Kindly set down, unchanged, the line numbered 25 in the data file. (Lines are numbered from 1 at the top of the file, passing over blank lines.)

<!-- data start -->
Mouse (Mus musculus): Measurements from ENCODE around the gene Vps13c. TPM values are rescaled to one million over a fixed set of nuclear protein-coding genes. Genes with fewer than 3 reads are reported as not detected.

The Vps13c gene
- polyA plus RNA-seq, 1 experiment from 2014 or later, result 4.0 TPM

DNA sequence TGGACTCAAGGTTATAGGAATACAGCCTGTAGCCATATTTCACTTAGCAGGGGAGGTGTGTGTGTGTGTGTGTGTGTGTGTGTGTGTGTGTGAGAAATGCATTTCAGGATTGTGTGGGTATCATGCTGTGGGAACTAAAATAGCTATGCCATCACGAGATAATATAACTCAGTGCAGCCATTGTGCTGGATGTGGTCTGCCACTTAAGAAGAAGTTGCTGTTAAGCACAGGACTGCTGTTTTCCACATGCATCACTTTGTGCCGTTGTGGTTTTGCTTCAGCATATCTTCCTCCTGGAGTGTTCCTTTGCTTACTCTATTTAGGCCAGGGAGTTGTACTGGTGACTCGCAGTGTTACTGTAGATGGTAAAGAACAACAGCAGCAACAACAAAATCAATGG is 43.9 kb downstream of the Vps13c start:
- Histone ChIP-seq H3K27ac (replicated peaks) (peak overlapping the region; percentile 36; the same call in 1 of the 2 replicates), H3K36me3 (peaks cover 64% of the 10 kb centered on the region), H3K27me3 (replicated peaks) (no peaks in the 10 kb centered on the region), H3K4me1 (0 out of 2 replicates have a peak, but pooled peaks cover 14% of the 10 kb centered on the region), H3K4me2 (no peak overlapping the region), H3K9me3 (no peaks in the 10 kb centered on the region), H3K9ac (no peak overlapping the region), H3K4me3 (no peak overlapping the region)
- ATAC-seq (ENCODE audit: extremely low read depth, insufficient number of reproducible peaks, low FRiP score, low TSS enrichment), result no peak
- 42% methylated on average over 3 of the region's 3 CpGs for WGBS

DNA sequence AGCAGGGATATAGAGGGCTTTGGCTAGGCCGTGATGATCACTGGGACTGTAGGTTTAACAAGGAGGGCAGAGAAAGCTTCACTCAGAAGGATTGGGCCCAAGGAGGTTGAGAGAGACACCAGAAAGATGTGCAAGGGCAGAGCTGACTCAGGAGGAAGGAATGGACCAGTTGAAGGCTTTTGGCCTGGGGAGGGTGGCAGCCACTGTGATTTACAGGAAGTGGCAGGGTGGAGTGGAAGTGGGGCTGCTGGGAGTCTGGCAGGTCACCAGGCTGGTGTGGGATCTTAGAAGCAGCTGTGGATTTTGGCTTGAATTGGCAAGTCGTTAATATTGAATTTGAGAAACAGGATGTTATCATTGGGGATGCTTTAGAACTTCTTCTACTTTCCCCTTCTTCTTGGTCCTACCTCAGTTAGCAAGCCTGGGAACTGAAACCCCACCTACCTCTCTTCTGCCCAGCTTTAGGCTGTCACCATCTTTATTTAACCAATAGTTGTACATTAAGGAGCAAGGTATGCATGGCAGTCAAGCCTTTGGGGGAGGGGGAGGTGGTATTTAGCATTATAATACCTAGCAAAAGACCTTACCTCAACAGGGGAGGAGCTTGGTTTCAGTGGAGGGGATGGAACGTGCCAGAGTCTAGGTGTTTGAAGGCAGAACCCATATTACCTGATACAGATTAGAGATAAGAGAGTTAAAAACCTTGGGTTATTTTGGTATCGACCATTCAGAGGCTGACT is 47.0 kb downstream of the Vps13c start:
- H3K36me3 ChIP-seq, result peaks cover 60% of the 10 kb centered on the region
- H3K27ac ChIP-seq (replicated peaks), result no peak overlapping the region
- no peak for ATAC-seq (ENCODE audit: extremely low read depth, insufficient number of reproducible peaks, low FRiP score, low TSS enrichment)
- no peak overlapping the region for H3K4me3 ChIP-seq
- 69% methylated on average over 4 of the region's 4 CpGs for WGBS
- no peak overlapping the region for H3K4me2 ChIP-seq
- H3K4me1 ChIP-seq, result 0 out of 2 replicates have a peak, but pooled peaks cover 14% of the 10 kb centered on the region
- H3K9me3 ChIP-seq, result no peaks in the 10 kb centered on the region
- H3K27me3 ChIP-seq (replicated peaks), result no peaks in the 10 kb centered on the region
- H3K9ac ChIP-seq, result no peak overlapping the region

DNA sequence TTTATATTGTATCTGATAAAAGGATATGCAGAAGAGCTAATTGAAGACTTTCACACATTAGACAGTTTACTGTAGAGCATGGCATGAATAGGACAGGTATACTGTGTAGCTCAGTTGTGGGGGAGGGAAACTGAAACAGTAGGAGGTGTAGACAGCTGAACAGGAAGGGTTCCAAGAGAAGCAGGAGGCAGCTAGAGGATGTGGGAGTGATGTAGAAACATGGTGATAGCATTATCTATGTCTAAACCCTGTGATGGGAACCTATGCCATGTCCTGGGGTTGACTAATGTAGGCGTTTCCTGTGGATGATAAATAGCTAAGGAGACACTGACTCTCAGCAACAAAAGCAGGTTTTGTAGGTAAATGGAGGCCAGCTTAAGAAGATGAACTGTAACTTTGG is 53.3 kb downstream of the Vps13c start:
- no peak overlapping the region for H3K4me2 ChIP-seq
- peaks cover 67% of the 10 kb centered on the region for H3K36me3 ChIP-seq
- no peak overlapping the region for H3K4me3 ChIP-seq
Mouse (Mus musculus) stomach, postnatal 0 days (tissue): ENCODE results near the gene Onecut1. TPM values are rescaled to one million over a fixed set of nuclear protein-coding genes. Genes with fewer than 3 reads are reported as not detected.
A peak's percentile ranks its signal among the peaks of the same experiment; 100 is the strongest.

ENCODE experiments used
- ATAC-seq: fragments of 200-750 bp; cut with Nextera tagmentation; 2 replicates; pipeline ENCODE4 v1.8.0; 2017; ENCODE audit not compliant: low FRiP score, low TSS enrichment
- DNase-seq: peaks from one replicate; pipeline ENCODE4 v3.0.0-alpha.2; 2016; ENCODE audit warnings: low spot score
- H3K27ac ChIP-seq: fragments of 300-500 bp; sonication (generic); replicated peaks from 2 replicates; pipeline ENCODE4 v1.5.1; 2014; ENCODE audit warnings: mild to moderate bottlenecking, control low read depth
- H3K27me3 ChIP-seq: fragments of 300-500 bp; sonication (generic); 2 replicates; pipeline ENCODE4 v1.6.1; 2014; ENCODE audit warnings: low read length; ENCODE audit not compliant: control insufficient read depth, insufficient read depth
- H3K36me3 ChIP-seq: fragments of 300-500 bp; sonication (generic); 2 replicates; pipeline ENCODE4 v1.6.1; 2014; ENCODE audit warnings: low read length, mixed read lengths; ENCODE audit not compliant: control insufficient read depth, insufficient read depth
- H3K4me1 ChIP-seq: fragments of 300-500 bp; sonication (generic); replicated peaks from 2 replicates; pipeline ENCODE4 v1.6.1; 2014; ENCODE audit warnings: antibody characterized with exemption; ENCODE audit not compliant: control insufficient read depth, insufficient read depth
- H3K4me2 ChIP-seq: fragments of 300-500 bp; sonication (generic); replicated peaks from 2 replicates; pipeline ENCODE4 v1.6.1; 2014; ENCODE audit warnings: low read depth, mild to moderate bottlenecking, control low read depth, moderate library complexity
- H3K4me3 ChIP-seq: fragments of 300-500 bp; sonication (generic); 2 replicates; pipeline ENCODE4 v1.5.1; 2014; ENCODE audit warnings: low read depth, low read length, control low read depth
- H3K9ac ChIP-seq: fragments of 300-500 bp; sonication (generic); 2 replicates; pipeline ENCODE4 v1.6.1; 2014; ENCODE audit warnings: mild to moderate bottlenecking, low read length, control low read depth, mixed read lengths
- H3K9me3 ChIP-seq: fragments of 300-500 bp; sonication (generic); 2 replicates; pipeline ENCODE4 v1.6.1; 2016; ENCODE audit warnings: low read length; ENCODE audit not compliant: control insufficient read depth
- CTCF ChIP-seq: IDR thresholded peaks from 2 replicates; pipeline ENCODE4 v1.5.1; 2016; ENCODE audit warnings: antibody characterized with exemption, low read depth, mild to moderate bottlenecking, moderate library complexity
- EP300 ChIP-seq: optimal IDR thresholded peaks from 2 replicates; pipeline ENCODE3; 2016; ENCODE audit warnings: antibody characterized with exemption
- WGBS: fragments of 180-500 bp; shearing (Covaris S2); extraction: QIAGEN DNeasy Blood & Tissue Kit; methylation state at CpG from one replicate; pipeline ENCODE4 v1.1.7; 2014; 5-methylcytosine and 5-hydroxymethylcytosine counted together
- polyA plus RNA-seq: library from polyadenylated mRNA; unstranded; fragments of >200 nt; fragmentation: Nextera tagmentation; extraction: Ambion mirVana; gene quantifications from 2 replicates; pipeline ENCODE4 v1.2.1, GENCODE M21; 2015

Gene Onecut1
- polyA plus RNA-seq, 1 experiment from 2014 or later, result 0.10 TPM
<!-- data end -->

ENCODE experiments used